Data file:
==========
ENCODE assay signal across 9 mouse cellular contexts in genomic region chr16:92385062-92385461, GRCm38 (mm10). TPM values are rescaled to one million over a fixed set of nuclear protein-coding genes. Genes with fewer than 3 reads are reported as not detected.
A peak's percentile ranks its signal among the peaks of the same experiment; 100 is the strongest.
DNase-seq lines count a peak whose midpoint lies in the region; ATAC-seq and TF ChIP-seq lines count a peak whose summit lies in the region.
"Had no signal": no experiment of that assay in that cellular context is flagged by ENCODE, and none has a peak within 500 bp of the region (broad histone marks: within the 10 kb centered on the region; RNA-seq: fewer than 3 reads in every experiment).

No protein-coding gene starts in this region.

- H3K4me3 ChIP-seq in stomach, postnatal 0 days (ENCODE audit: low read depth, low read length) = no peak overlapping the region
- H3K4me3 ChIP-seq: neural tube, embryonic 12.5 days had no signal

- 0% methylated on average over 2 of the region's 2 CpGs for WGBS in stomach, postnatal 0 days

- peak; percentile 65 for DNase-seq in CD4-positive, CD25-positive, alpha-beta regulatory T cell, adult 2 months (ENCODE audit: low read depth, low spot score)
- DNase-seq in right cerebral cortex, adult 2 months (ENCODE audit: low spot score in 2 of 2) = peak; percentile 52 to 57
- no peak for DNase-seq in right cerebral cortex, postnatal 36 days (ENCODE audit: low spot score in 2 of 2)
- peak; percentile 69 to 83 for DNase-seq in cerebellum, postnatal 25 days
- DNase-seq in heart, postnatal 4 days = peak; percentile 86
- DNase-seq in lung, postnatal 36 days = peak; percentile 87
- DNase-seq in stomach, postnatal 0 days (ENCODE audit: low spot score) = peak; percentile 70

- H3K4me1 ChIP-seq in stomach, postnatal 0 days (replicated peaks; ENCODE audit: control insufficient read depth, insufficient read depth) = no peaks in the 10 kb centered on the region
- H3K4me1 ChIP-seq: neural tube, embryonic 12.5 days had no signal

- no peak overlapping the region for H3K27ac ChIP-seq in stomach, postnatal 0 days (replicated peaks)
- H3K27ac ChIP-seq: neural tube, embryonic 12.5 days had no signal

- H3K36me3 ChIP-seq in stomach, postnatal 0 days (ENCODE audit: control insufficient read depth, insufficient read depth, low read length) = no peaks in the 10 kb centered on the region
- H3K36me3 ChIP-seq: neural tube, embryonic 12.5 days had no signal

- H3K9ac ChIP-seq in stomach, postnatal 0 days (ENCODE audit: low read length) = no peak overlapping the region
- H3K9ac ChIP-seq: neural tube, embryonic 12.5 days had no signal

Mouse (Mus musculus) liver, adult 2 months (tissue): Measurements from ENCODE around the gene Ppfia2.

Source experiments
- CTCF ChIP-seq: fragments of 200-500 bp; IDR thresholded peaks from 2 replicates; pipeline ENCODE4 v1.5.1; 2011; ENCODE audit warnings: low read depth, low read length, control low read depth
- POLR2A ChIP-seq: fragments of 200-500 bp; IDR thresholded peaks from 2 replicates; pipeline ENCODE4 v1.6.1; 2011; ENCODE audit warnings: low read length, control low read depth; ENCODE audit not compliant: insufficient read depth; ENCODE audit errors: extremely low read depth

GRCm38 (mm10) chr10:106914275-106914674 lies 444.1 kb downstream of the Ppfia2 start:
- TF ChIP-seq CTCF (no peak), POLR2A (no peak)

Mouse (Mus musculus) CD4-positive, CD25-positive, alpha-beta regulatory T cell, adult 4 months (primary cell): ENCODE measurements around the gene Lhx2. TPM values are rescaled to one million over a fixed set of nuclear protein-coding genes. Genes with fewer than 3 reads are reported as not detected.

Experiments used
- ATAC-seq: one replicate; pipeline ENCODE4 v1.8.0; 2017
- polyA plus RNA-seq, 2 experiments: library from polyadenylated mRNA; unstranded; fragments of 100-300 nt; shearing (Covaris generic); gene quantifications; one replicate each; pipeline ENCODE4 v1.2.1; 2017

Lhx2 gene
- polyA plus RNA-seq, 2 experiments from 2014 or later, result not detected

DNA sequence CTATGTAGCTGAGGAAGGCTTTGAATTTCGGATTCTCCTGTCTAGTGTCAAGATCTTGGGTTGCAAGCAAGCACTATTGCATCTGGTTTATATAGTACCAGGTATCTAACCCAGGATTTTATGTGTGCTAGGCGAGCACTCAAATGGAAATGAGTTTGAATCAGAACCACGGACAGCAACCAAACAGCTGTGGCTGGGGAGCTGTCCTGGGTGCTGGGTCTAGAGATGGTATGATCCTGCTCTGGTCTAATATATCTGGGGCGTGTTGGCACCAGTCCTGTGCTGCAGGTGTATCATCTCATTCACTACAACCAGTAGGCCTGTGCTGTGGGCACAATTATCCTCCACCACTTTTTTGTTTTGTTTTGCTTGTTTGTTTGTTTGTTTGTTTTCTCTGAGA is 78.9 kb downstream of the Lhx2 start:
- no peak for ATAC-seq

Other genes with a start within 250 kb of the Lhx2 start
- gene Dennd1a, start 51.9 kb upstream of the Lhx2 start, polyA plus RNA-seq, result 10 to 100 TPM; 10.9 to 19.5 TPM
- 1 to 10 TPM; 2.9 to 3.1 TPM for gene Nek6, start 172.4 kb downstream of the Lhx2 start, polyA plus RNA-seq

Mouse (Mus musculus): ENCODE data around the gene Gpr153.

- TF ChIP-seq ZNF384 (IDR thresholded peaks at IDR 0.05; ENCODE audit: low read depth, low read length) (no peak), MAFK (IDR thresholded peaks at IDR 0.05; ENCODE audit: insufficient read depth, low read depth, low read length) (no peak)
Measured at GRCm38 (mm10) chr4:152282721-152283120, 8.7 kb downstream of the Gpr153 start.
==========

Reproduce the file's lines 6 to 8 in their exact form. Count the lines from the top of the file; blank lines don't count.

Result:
- H3K4me3 ChIP-seq in stomach, postnatal 0 days (ENCODE audit: low read depth, low read length) = no peak overlapping the region
- H3K4me3 ChIP-seq: neural tube, embryonic 12.5 days had no signal

- 0% methylated on average over 2 of the region's 2 CpGs for WGBS in stomach, postnatal 0 days